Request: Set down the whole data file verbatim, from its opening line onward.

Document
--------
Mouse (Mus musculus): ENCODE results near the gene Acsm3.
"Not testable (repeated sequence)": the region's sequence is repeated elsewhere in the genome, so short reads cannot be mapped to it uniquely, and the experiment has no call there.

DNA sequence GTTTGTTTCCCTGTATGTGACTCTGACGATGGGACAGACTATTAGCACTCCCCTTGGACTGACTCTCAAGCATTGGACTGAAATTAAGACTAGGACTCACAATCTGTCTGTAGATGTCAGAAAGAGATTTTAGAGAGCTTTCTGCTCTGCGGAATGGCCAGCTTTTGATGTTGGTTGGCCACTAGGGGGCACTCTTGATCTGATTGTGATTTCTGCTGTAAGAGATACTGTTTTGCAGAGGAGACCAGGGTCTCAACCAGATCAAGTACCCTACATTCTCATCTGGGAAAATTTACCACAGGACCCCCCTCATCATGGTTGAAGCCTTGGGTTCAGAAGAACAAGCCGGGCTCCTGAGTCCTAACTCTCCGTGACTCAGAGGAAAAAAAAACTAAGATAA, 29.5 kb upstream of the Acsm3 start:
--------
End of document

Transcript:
Mouse (Mus musculus): ENCODE results near the gene Acsm3.
"Not testable (repeated sequence)": the region's sequence is repeated elsewhere in the genome, so short reads cannot be mapped to it uniquely, and the experiment has no call there.

DNA sequence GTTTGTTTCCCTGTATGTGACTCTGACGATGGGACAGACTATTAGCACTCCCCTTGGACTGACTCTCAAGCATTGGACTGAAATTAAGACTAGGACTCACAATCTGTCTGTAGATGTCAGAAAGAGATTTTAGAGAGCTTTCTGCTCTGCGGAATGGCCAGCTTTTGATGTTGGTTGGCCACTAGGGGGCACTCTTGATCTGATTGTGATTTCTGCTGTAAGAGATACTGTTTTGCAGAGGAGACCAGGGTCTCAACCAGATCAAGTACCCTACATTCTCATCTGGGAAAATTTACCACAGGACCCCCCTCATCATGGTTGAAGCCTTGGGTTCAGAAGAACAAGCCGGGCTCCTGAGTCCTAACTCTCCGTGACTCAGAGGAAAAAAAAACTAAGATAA, 29.5 kb upstream of the Acsm3 start: